Portfolio reviews are great events for a number of reasons. Primarily, they’re a place where photographers can go to build community, and get feedback on their work.
Do not underestimate the value of both endeavors. As I tell people in my 21st Century Hustle lecture, (which evolved from this very column,) your peers are the people most likely to help boost your career. If you have their back, in most cases, they’ll have yours.
But what if you’re working in a vacuum? What if, like me, you don’t live in a major city with a teeming and supportive photo community? Visiting a festival with a portfolio review component, and there are now countless across the world, can be a great way to meet new people, have fun, allow ideas to cross-pollinate, and likely have a laugh or two along the way.
As our long-time readers know, my photo career received a massive boost from two consecutive visits to Review Santa Fe in 2009-10, and a trip to FotoFest in 2012. Hell, I’m going back to FotoFest this March as a photographer, as I have some new work I’d like to introduce to the world.
Having now been a reviewer 6 or 7 times, I’d say I have enough experience to know of what I speak. And as I said last week, Filter is a terrific festival, and I couldn’t recommend it more highly. But no experience is perfect, and you know I can’t pass up a teachable moment, so…
Filter, like most reviews, is not juried. That means, from a reviewing perspective, you have no idea who is going to turn up at your table at any given moment. It might be a highly trained artist, with an MFA and a long exhibition record. Or it may be a hobbyist who’s been shooting pictures for decades, for fun, and believes his or her work is ready for the big time.
My strategy is to ask a few questions at the beginning, to suss out someone’s background, what they’re looking for, and how I can best help them achieve those goals. I take the job very seriously, and work hard to be of service to whoever’s sitting across from me. Portfolio reviews cost money, and I don’t want to be the schmuck who makes a photographer doubt the investment of time and resources.
As soon as I got back from Filter, Rob co-incidentally did a post where a photographer asked him whether it was worth attending a portfolio review event without a portfolio? Could an Ipad alone make it worthwhile? I couldn’t help making a snarky tweet about it, because that’s what Twitter’s for. (The gist of it was, if you aren’t prepared, why go?)
Therefore, allow me to share some advice that you might or might not have heard/read before:
If you’re going to invest the money, invest the time. Do research on who will be at an event. Choose your reviewers carefully. Figure out what type of work they publish, exhibit, or support in their organizations. (Don’t leave it to chance.)
Print up the best, most cohesive work you can, in a consistent size. Put the prints in a nice box. Decide ahead of time what type of questions you want to ask, and what type of advice you’re looking for. Know as much as possible about each person you’re sitting with, to ensure that you’ll suck the marrow from each 20 minute session.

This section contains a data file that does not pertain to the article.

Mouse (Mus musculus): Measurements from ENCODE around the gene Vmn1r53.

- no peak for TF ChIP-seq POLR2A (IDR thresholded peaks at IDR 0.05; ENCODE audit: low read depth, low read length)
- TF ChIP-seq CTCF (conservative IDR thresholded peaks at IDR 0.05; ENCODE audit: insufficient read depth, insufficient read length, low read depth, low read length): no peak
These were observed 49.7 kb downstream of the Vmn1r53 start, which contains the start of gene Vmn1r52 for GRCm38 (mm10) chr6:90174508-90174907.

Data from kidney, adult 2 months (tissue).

This type of preparation is VITAL.
I had three reviews in a row, one afternoon, where the photographers came to my table knowing nothing about me whatsoever. Not my name, my biases towards edgy/artsy work, nor the type of photos that are published in the NYT Lens blog. Each sat down, as ignorant of what I could do for them as a rabbit staring at a coyote, hoping he’ll offer up a carrot for lunch. (Excuse me, Mr. Coyote, but why are you putting my head in your mouth? Are there carrots in there?)
Of course, it’s a difficult conversation from that point on. One person understood me to say, “You don’t know who I am? How do you not know who I am? You’ve never heard of the famous Jonathan Blaustein?” as if I had an ego the size of Trump Tower Chicago. Would I really say something like that? Of course not. (But conversations are two ways streets, and sometimes, they go wrong.)
What I said was, do your homework. Show up prepared. Treat your aspiring photo career with the same focus and rigor one uses in one’s day job. Get the best bang for your buck, or don’t bother.
That advice seems obvious, and I apologize if you feel I’ve wasted the 5 minutes it’s taken you to read this article. But I happen to think it’s worth saying, and it does apply beyond the portfolio review environment.
It’s a rough world out there. Tens of thousands of trained photographers are battling for very few slots in galleries, museum exhibitions, shooting for newspapers or magazines.
Everybody wants acclaim, but there’s only so much to go around, even in a world of viral attention spans.
So if you’re not prepared to do what it takes, I’d suggest you don’t bother. There’s nothing wrong with doing art only for yourself. Most people operate that way.